Captivity Narratives Further Reading - Essay

Further Reading

(Literary Criticism (1400-1800))


Arner, Robert D. “The Story of Hannah Duston: Cotton Mather to Thoreau.” American Transcendental Quarterly 18 (spring 1973): 19-23.

Discusses the ways in which various writers have incorporated the legend of Hannah Duston into their writings.

Barnett, Louise K. “The White Fantasy World of the Frontier Romance.” In The Ignoble Savage: American Literary Racism, 1790-1890, pp. 17-142. Westport, Conn.: Greenwood Press, 1975.

Argues that frontier narratives reflect the nationalism and racism of white society.

Carleton, Phillips D. “The Indian Captivity.” American Literature 15 (March 1943-January 1944): 169-80.

Advocates a greater respect for, and attention to, the genre of American captivity narratives.

Dondore, Dorothy A. “White Captives among the Indians.” New York History 13 (1932): 292-300.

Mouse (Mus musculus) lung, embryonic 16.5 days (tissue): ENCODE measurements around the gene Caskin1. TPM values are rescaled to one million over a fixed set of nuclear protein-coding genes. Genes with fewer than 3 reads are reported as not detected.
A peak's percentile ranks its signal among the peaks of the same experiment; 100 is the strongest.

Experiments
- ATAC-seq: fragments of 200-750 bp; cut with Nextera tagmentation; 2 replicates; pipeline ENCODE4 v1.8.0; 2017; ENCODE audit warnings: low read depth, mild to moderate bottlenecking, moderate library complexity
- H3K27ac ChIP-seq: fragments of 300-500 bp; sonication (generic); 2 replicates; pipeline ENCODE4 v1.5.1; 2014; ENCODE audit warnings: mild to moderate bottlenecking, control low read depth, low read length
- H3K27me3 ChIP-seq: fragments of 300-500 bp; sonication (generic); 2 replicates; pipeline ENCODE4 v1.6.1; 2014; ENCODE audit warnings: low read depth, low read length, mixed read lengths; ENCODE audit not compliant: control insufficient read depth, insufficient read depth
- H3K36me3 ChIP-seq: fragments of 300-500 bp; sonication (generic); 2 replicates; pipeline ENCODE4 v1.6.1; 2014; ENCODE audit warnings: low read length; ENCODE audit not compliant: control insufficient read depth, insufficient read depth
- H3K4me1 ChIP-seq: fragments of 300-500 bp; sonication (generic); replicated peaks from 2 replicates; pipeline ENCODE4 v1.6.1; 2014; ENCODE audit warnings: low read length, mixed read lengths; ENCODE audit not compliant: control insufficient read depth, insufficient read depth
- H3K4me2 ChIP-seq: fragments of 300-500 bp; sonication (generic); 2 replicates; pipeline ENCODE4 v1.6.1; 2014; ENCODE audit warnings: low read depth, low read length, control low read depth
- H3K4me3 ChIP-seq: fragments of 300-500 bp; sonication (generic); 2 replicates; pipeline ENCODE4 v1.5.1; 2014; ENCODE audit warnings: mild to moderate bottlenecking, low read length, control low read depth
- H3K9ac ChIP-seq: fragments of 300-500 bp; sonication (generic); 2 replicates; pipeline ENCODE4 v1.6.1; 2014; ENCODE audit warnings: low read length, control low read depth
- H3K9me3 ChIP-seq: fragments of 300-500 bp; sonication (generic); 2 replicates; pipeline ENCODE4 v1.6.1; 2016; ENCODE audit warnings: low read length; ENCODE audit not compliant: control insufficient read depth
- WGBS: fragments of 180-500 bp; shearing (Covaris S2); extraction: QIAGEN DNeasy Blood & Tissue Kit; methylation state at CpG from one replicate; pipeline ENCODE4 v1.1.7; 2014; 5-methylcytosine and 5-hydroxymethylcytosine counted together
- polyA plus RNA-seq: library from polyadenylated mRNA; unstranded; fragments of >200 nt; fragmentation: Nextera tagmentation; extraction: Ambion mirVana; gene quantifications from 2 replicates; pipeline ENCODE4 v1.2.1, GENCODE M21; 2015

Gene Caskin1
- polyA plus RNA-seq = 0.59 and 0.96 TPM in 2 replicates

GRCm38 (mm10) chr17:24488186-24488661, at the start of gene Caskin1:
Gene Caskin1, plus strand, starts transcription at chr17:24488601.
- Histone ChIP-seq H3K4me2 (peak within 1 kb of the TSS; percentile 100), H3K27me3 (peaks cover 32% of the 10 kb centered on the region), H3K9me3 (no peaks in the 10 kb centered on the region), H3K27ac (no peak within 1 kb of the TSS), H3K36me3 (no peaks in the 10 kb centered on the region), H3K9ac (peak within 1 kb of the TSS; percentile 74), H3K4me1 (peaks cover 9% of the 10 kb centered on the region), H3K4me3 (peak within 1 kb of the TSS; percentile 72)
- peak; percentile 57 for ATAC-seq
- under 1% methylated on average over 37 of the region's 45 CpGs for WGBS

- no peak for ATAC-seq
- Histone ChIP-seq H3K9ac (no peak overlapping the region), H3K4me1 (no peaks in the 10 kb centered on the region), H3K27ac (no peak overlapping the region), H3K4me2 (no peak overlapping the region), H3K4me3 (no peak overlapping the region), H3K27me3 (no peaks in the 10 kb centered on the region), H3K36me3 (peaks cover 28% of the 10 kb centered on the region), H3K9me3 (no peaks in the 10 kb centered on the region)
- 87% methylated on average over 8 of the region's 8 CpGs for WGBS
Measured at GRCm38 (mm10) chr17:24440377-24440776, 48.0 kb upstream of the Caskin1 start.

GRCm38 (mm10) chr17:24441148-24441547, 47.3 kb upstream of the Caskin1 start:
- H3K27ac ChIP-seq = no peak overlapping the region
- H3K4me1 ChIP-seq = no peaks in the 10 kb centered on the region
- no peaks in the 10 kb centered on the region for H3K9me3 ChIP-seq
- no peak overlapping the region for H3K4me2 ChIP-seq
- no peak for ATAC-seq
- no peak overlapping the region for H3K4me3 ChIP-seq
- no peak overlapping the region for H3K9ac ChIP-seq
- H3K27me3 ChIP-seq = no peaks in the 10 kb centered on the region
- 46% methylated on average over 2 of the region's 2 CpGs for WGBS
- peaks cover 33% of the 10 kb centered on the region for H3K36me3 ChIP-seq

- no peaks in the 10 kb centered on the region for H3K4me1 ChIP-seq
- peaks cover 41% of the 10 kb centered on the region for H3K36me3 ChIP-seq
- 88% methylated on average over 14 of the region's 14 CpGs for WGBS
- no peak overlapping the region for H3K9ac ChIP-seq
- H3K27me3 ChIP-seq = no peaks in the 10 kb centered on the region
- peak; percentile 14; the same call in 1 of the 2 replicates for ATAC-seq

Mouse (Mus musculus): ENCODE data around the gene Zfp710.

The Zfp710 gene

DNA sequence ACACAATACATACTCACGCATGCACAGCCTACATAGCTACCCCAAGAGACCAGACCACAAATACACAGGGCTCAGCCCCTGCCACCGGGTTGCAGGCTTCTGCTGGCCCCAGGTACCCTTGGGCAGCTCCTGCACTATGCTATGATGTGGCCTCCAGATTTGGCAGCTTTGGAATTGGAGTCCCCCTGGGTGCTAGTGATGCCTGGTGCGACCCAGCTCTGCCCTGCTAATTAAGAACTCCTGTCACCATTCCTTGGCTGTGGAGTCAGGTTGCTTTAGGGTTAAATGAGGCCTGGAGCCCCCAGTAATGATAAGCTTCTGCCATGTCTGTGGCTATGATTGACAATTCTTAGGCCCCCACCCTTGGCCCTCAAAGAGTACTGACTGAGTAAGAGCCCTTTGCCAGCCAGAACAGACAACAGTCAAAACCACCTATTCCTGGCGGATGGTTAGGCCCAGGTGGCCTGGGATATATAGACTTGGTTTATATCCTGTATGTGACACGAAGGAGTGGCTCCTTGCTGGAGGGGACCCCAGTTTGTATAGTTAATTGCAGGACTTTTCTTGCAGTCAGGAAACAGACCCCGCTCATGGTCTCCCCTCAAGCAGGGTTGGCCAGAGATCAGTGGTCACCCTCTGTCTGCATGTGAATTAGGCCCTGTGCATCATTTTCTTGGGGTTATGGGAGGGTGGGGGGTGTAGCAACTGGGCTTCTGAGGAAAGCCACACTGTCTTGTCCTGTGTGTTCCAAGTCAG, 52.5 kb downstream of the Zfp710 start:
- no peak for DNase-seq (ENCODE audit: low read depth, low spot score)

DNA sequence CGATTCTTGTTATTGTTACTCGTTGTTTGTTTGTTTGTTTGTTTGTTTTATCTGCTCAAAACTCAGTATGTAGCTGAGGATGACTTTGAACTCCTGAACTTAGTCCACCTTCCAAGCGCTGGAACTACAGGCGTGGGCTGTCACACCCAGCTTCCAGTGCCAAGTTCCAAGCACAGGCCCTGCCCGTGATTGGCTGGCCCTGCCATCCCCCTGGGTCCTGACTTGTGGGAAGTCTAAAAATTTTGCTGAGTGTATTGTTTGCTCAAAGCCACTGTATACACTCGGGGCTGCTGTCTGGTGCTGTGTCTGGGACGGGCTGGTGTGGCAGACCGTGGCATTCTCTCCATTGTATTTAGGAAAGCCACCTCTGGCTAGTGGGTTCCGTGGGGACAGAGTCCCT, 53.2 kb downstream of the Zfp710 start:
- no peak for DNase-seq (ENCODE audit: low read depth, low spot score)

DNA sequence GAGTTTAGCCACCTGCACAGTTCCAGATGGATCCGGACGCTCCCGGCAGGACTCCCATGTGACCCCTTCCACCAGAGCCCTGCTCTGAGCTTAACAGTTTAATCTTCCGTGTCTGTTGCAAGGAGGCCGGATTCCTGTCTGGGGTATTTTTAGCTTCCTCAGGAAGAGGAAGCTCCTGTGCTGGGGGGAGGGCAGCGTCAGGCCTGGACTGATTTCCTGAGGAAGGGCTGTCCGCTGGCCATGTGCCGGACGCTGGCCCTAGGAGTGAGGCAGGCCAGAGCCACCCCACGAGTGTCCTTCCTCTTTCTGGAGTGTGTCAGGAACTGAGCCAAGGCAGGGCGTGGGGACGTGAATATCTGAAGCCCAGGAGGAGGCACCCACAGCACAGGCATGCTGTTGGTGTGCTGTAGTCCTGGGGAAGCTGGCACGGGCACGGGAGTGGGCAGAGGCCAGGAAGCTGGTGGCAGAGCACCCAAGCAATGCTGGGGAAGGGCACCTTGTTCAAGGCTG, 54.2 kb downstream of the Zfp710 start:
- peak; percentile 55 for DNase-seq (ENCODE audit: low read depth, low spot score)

Surveys captivity narratives.

Hartman, James D. “Providence Tales and the Indian Captivity Narrative: Some Transatlantic Influences on Colonial Puritan Discourse.” Early American Literature 32, no. 1 (winter 1997): 66-81.

Contends that English providence tales and Puritan Indian captivity narratives are closely related.

Heard, J. Norman. White into Red: A Study of the Assimilation of White Persons Captured by Indians. Metuchen, N.J.: The Scarecrow Press, 1973, 180 p.

Studies the various reactions of white captives to Native culture, ranging from rejection to assimilation. Also considers the struggle and readjustment of redeemed captives and Native children raised in white civilization.

Levernier, James and Hennig Cohen, eds. The Indians and Their Captives. Westport, Conn.: Greenwood Press, 1977, 291 p.

Collection of captivity narratives, ordered chronologically from the earliest narratives written during the sixteenth century through the nineteenth century.

Whitford, Kathryn. “Hannah Dustin: The Judgement of History.” In Essex Institute Historical Collections 108, no. 4 (October 1972): 304-25.

Surveys various accounts of Hannah Dustin's captivity narrative.